Business Etiquette

  • Greetings
  • Meetings (beginning, during, ending)
  • Business cards
  • Closing
  • Attire
  • Entertaining

Business Etiquette is a vital part of all interpersonal transactions and while doing business in Vietnam, one must respect and observe Vietnamese culture. As one of the oldest cultures in Southeast Asia, Vietnam does have several traditions regarding their mannerisms with subtle differences between the northern and southern regions.

 

Greetings– Though English is gaining prominence in Vietnam, the local language is still spoken by 86% of the population. Therefore, while greeting people, saying ‘hello’ in the local language (‘xin chao’) is appreciated. Furthermore, a handshake and a slight bow of the head is common extension of hello and goodbye. Lastly, names are written and introduced in the order of last name, middle name, first name.

 

Meetings– Right from setting up a meeting to closing a deal, Vietnamese culture observes several customs. As cold calling is not ideal, the usual recommendation is to be introduced to your potential client through a third-party. After securing a meeting, when it comes to time and location, the meeting should be scheduled in advance and avoid major public holidays. If it’s the first meeting, the common suggestion is to schedule it at the potential partner’s office to avoid travel difficulties. Furthermore, try to send out translated meeting agendas as soon as possible.

 

On the day of the meeting, one might be offered tea at the reception which should be accepted as it is an expression of hospitality. Remember to bring a translator should one be necessary during the meeting.

 

It is normal to expect silence during meetings and interrupting that silence is often viewed as rude behavior. This is because silence in meetings usually occur when the client is reflecting. It is important to note that any suggestions or challenges that required being addressed to, should be done privately so as to not embarrass the other on a public platform. During conversations, questions about family and personal life may be raised but only as a form of friendliness and interest.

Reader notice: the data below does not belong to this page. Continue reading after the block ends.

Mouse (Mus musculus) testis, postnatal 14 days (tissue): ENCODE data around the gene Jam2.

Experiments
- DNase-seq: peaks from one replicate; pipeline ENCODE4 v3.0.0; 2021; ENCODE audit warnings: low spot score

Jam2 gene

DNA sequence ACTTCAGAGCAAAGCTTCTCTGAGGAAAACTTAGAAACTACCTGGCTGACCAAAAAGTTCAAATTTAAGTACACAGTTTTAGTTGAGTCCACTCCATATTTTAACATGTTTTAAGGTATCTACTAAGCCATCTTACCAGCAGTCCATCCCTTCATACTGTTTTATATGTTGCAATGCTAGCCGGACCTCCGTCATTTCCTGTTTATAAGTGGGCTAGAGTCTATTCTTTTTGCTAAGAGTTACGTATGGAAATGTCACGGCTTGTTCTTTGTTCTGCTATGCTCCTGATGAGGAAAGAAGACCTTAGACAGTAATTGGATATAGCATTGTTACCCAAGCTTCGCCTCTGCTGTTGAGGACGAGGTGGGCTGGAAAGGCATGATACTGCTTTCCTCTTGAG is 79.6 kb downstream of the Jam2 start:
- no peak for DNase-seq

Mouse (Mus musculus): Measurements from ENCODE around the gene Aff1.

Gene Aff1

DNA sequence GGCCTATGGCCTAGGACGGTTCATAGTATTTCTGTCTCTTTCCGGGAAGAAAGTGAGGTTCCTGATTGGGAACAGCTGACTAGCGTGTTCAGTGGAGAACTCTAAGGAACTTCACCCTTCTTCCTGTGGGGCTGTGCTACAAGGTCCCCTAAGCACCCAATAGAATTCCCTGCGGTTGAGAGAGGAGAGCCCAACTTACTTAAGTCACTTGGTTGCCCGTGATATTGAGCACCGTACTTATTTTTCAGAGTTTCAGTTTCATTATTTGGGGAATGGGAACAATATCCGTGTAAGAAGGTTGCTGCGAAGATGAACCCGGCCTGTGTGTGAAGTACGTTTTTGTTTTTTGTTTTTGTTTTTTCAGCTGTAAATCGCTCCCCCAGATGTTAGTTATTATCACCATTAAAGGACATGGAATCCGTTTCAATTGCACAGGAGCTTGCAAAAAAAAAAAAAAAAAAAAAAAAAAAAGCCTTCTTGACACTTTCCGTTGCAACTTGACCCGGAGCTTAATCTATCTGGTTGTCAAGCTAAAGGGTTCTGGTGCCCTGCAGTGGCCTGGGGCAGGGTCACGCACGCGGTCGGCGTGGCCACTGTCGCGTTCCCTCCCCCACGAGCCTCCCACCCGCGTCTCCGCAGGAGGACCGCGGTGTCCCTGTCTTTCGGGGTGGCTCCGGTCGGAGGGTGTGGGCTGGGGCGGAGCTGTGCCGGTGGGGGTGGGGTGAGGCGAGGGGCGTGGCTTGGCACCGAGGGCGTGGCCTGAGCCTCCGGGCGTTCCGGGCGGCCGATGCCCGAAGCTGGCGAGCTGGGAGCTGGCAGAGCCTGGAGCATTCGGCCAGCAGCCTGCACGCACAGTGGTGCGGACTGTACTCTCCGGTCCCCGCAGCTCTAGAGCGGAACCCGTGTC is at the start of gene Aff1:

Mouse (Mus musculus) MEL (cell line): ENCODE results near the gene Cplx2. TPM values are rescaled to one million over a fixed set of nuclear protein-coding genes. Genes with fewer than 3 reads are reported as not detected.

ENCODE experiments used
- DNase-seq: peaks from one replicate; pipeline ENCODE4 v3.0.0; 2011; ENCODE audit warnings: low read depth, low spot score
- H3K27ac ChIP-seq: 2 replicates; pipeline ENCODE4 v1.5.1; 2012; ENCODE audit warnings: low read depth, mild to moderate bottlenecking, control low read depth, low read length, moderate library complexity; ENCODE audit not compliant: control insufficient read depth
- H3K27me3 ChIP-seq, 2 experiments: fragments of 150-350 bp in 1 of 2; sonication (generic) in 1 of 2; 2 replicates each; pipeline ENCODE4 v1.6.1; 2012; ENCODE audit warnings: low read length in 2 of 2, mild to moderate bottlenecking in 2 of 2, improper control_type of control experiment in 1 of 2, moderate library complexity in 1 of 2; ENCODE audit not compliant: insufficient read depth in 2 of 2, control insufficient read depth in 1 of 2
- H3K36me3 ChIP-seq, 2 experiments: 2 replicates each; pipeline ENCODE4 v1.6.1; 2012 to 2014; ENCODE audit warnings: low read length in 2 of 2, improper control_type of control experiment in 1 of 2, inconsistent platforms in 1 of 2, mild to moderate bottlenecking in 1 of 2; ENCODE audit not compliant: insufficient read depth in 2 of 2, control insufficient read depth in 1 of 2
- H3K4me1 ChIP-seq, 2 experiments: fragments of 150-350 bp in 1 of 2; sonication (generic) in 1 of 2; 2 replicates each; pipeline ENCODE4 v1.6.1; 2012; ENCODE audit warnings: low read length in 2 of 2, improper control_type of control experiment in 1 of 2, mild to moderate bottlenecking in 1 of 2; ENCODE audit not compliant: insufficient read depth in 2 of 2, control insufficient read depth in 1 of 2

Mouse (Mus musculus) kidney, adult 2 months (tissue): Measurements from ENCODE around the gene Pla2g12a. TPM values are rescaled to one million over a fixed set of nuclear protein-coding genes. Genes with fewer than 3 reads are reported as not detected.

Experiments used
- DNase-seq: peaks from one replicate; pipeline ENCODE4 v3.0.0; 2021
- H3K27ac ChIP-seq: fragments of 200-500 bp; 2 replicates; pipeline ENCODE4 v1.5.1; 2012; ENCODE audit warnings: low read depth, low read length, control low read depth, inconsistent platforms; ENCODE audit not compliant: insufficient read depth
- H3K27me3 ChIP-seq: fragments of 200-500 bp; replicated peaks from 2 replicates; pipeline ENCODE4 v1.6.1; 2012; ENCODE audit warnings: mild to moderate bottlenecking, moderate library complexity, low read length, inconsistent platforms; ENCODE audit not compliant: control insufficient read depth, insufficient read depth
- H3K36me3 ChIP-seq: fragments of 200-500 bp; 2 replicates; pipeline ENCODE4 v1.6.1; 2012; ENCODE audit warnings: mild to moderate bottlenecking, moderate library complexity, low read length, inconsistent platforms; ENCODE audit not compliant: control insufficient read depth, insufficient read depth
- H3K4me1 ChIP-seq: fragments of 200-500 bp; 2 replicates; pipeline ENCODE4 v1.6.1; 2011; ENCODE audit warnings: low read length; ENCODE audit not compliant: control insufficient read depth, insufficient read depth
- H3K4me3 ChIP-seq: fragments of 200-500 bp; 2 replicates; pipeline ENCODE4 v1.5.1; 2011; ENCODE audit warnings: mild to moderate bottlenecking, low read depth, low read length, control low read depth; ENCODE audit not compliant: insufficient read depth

Typically, it is the responsibility of the guest to signal the end of the meeting. At this time, gifts are usually given. Though it must be noted that the size or monetary value of these gifts are less important

 

Business Cards – As a vital part of business interactions, exchanging business cards has certain etiquette involved. As in most South Asian nations, respecting hierarchy is very important. Therefore, while handing out business cards, it should be handed to the oldest member first. Furthermore, the card should be translated, given with both hands and read out loud upon receiving one.

 

Closing – Firstly, scheduling multiple meetings is recommended for multiple reasons. Firstly, there is a preference towards interpersonal conversations over online communication. Secondly, there is a tendency to place importance on social connections and one’s character outside work so the first few meetings are mostly used to get to know each other. Lastly, saying yes if often indicative of understanding rather than agreement, which means constant follow-up is required.

 

Apparel – Business attire is always modest where bright colors are often avoided. While men usually wear suits and women wear skirts and blouses. However, the difference between North and South Vietnam where the North exhibits more of a white-collar environment while the South adopts a more business casual attire.

 

 

Dining – If invited as a guest in a Vietnamese home, it is recommended to bring gifts like fruits, sweets, flowers, or even incense. The gifts to avoid are handkerchiefs, anything black, yellow flowers and chrysanthemums. When it comes to eating, wait for the host to signal the start the meal and then do ensure to taste and share the dishes.

At a restaurant, wait to be seated. In most cases, the oldest person in the group will be seated first. It is respectful to use both hands to pass items and ensure to never pass anything over someone’s head. While motioning for a person to come over, do not use your finger, rather use your hand to call them. Finally, at the end of the meal, paying a tip of 5-10%, though not customary, is appreciated.

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